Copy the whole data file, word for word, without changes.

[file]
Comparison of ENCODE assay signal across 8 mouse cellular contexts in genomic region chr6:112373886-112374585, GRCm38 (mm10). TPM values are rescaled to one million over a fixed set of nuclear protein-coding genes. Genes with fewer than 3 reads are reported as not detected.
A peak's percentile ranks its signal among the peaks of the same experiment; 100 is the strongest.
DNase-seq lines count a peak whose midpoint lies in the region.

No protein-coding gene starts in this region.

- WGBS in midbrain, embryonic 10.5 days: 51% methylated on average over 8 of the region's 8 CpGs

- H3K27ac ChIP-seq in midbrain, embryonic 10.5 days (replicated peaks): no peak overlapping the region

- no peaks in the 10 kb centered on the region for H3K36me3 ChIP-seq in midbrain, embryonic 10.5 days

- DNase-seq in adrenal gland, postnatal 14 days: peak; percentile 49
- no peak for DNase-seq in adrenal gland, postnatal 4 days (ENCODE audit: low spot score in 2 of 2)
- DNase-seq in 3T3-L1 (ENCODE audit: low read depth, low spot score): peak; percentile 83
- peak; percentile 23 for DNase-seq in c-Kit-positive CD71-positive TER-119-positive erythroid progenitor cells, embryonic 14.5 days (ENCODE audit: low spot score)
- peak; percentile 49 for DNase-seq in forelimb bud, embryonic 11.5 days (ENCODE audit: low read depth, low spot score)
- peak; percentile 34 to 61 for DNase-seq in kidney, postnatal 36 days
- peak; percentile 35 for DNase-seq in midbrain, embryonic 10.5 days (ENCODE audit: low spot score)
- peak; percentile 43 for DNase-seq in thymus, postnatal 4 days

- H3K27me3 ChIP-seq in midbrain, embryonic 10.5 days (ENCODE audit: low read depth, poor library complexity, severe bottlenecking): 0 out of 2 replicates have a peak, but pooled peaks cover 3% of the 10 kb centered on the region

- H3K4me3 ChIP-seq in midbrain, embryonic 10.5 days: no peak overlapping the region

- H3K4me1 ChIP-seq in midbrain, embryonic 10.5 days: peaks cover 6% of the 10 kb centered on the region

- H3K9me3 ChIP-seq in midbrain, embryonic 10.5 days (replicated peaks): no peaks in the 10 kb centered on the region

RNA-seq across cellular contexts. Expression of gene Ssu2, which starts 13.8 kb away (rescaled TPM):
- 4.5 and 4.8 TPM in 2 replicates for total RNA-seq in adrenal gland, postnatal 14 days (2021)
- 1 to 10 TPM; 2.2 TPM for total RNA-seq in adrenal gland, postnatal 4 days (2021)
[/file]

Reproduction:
Comparison of ENCODE assay signal across 8 mouse cellular contexts in genomic region chr6:112373886-112374585, GRCm38 (mm10). TPM values are rescaled to one million over a fixed set of nuclear protein-coding genes. Genes with fewer than 3 reads are reported as not detected.
A peak's percentile ranks its signal among the peaks of the same experiment; 100 is the strongest.
DNase-seq lines count a peak whose midpoint lies in the region.

No protein-coding gene starts in this region.

- WGBS in midbrain, embryonic 10.5 days: 51% methylated on average over 8 of the region's 8 CpGs

- H3K27ac ChIP-seq in midbrain, embryonic 10.5 days (replicated peaks): no peak overlapping the region

- no peaks in the 10 kb centered on the region for H3K36me3 ChIP-seq in midbrain, embryonic 10.5 days

- DNase-seq in adrenal gland, postnatal 14 days: peak; percentile 49
- no peak for DNase-seq in adrenal gland, postnatal 4 days (ENCODE audit: low spot score in 2 of 2)
- DNase-seq in 3T3-L1 (ENCODE audit: low read depth, low spot score): peak; percentile 83
- peak; percentile 23 for DNase-seq in c-Kit-positive CD71-positive TER-119-positive erythroid progenitor cells, embryonic 14.5 days (ENCODE audit: low spot score)
- peak; percentile 49 for DNase-seq in forelimb bud, embryonic 11.5 days (ENCODE audit: low read depth, low spot score)
- peak; percentile 34 to 61 for DNase-seq in kidney, postnatal 36 days
- peak; percentile 35 for DNase-seq in midbrain, embryonic 10.5 days (ENCODE audit: low spot score)
- peak; percentile 43 for DNase-seq in thymus, postnatal 4 days

- H3K27me3 ChIP-seq in midbrain, embryonic 10.5 days (ENCODE audit: low read depth, poor library complexity, severe bottlenecking): 0 out of 2 replicates have a peak, but pooled peaks cover 3% of the 10 kb centered on the region

- H3K4me3 ChIP-seq in midbrain, embryonic 10.5 days: no peak overlapping the region

- H3K4me1 ChIP-seq in midbrain, embryonic 10.5 days: peaks cover 6% of the 10 kb centered on the region

- H3K9me3 ChIP-seq in midbrain, embryonic 10.5 days (replicated peaks): no peaks in the 10 kb centered on the region

RNA-seq across cellular contexts. Expression of gene Ssu2, which starts 13.8 kb away (rescaled TPM):
- 4.5 and 4.8 TPM in 2 replicates for total RNA-seq in adrenal gland, postnatal 14 days (2021)
- 1 to 10 TPM; 2.2 TPM for total RNA-seq in adrenal gland, postnatal 4 days (2021)